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 Oil prices steady as Omicron caution lingers

The sun is seen behind a crude oil pump jack in the Permian Basin in Loving County, Texas, U.S., November 22, 2019. REUTERS/Angus MordanT/File Photo

Oil prices steady as Omicron caution lingers

NEW DELHI, Dec 22 (Reuters) – Oil prices were steady on Wednesday as fears of tight supply were offset by COVID-19 concerns after Singapore suspended quarantine-free travel and Australia renewed its vaccination push due to a surge in Omicron variant cases.

U.S. West Texas Intermediate (WTI) crude futures edged up 37 cents, or 0.55%, to $71.49 a barrel at 1050 GMT after jumping 3.7% on Tuesday.

Brent crude futures rose 28 cents, or 0.40%, to $74.26 a barrel after gaining 3.4% in the last session.

“The bias is positive over optimistic updates from vaccine maker Moderna … however the upside looks limited as investors seem to be exercising caution over Omicron-related restrictions,” said Ajay Kedia, director at Kedia Commodities in Mumbai.

Moderna CEO Stephane Bancel said on Tuesday that the vaccine manufacturer does not expect any problems in developing a booster shot to protect against the Omicron variant and could begin work in a few weeks. read more

In another bullish indicator, industry data showed that U.S. crude inventories last week registered a larger-than-expected decline.

American Petroleum Institute data showed U.S. crude stocks fell 3.7 million barrels for the week ended Dec. 17, according to market sources, versus a 2.8 million barrel drop that eight analysts polled by Reuters had expected.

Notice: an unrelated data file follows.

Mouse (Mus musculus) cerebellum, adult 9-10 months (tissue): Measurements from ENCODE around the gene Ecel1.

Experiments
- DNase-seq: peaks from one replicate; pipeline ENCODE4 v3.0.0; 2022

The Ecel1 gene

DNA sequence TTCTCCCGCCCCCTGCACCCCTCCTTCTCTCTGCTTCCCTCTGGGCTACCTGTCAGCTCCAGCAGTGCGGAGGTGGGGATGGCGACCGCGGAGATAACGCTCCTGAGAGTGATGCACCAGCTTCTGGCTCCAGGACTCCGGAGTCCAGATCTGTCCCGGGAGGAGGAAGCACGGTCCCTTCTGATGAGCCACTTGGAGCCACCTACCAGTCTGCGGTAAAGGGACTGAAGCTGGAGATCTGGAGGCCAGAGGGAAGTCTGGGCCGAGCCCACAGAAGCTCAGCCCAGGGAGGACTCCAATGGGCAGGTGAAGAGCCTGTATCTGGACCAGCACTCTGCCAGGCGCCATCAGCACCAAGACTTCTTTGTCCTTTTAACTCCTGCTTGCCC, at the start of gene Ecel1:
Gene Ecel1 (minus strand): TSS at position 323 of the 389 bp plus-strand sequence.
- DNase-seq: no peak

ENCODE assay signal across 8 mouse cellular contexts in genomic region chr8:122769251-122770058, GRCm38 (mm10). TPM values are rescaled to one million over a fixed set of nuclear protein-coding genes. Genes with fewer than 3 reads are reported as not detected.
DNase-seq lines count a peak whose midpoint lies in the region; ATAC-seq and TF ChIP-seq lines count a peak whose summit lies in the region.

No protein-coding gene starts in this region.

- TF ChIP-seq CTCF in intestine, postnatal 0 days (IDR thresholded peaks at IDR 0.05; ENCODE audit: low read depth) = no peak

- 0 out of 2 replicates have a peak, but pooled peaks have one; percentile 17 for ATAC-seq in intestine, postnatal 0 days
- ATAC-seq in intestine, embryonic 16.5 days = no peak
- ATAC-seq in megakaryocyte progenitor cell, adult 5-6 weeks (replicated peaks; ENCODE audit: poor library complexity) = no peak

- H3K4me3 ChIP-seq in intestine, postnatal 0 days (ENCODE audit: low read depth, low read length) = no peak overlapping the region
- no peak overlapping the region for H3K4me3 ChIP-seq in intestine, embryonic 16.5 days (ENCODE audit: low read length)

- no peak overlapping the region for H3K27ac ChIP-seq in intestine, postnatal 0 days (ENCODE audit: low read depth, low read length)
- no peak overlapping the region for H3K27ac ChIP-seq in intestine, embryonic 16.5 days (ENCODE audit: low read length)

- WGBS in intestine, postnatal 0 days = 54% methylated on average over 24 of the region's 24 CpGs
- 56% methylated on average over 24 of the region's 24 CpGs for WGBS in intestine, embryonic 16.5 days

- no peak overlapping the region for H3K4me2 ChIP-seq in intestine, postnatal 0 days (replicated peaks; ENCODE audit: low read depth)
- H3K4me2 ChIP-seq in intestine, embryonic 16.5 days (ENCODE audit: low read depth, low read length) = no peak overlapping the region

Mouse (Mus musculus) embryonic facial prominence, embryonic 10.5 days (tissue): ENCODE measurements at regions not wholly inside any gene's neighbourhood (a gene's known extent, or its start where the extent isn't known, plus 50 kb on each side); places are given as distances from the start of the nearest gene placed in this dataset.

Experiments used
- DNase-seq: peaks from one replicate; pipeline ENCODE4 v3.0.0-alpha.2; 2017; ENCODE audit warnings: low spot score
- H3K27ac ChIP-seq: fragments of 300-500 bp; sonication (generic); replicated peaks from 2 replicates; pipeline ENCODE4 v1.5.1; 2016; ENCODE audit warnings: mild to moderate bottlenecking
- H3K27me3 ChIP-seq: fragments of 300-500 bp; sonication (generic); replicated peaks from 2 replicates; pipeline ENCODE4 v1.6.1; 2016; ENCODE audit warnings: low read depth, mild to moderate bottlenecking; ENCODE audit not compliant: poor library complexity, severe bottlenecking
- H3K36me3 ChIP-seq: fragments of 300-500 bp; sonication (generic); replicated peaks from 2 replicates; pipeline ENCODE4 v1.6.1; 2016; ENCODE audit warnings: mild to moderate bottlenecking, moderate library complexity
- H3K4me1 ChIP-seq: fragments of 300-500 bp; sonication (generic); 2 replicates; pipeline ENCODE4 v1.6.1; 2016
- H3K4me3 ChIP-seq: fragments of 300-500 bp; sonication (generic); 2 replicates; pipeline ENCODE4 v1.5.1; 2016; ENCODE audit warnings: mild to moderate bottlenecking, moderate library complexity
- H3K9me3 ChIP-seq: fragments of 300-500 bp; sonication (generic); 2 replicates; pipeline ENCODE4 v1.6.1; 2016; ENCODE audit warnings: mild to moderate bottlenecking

Weekly data from the U.S. Energy Information Administration is due later on Wednesday.

However, mobility curbs across the globe once again stoked fears of a drop in fuel demand.

Germany, Ireland, the Netherlands and South Korea are among countries that have reimposed partial or full lockdowns or other social distancing measures in recent days. read more

The Singapore government said it will freeze all new ticket sales for flights and buses from Dec. 23 to Jan. 20 into the city-state, citing Omicron risks.

On the supply side, investors are looking ahead to a meeting of the OPEC+ producers group on Jan. 4.

With the growing production issues in Russia and various others in the Atlantic Basin, it is likely that Middle Eastern producers could push for a continuation of monthly quota increases, consultancy JBC Energy said in a note.Reporting by Mohi Narayan and Sonali Paul; editing by Himani Sarkar and Jason Neely

Our Standards: The Thomson Reuters Trust Principles.

This article was originally published by Reuters.

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